Expansible or inflatable dilators are also in use.

These also require careful positioning and insertion, but are frequently simpler to use and more readily accommodate a variety of conditions and needs.

Illustrative of various types of inflatable dilators that have been proposed are those shown in U. & Patents Nos. 3900033, 4137922,3095871, 1735519, 2687789 and 3848602. In some of these, the inflatable element has a bulbous end portion which serves as an anchor against inadvertent removal after inflation but which also, when inflated, establishes longitudinal (axial) forces which shift the position of the device and may also cause discomfort to the patient. In others, the inflatable element is so positioned that at least one end thereof can shift and distort during insertion and may even be ruptured on insertion into a tightly constricted orifice unless sufficient care is taken to prevent this.

According to the present invention there is provided an inflatable dilator including an elongate member with a bore in at least part of its length, a substantially inelastic inflatable thin walled casing surrounding the member and sealingly fixed thereto at each end, the interior of the casing being in communication with the bore, the casing, when inflatable, presenting a central section of substantially constant cross section and end sections tapering towards its ends, and stop means on said member effective as a stop on insertion of the dilator into an orifice to be dilated.

The dilator of the invention is insertable into an orifice with minimal discomfort and allows accurate placement in an orifice to be dilated.

The dilator of the present invention can be formed from an elongated tube having a longitudinal (axial) bore extending therethrough and having, at one end thereof, a connector for attachment to a fluid supply source such as an air tank to be use for inflation. At its other end, this tube is connected to a terminator carrying the inflatable, but inelastic, casing. The casing is in the form of a generally cylindrical sleeve having an enlarged center portion and narrowed end portions. The end portions are secured in fluid-tight attachment, preferably to opposite ends of a rod forming a part of the terminator, and the casing can be inflated through a port from the bore.The midportion of the casing is of substantially constant cross-section intermediate the end-attachment portions and preferably has a multi-lobal cross section which presents a substantially wrinkle4ree surface during insertion.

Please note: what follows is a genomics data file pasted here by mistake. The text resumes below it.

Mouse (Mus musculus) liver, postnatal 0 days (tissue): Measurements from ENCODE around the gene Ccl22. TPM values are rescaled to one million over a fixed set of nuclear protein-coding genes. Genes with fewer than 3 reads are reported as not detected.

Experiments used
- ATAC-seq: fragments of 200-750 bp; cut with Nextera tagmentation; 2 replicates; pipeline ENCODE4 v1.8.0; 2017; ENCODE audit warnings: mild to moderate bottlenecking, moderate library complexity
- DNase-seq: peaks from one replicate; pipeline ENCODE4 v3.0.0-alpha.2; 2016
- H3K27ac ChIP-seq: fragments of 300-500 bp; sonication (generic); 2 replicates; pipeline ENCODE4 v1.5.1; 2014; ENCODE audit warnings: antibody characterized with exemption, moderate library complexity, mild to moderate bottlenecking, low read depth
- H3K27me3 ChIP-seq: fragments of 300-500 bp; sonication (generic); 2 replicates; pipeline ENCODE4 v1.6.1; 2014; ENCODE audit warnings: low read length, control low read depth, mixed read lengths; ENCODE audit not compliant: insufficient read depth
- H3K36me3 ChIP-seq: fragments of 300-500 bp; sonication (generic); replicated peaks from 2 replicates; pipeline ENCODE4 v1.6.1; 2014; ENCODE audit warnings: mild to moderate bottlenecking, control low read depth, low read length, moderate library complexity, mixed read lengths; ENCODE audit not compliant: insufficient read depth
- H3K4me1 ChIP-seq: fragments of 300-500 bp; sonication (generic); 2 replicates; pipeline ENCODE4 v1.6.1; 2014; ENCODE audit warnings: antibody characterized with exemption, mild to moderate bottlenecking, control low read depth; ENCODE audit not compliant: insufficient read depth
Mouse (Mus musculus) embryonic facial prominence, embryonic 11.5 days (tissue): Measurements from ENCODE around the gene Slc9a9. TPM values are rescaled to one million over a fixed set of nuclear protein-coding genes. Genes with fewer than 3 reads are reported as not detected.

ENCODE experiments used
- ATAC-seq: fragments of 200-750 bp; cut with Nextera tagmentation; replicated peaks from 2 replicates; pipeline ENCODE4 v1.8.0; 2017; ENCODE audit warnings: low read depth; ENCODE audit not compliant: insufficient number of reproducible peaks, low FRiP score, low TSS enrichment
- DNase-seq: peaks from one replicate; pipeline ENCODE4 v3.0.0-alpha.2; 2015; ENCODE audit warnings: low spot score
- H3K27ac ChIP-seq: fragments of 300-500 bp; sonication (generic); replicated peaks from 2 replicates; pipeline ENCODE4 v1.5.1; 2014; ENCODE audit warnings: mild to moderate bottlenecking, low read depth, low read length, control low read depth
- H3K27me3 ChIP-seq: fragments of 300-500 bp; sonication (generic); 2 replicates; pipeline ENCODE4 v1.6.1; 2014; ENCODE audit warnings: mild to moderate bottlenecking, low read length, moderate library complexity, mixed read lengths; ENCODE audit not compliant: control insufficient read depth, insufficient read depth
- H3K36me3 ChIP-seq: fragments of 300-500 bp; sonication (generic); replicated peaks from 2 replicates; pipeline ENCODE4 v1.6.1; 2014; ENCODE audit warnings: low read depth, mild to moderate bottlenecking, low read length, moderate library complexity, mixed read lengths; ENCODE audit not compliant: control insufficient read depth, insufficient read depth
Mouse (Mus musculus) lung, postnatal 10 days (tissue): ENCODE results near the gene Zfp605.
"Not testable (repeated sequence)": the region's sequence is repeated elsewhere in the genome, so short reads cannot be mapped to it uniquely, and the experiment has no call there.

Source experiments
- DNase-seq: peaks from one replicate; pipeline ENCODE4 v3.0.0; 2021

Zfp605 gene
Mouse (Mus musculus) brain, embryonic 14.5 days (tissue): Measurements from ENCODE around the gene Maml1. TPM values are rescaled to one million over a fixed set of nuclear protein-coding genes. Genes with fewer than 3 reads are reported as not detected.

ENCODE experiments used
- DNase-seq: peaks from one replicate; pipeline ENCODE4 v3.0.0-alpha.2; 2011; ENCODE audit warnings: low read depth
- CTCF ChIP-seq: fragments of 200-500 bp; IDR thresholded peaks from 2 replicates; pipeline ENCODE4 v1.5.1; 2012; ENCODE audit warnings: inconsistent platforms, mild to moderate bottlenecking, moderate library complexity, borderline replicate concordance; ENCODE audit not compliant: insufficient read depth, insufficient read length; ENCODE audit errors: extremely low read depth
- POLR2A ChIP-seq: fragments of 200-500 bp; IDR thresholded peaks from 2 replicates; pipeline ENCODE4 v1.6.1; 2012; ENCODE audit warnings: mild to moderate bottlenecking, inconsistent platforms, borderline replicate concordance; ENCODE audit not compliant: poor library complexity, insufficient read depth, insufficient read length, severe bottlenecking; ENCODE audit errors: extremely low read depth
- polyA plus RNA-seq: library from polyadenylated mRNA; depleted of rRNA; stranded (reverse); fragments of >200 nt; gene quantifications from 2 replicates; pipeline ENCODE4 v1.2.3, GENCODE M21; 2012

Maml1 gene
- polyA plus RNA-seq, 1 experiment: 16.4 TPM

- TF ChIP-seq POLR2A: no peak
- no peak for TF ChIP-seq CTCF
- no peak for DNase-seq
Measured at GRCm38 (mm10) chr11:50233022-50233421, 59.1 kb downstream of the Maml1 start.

A cup-like flange preferably surrounds the terminator rod as the stop means, being preferably oriented such that the rim of the flange is positioned at approximately the beginning of the maximum cross-section of the casing when the casing is inflated. The flange provides a positive stop for positioning the dilator in the orifice and additionally insures that the adjacent end of the casing lies outwardly of the orifice during insertion so that the dilator will now be inadvertently anchored in the orifice at the time of removal.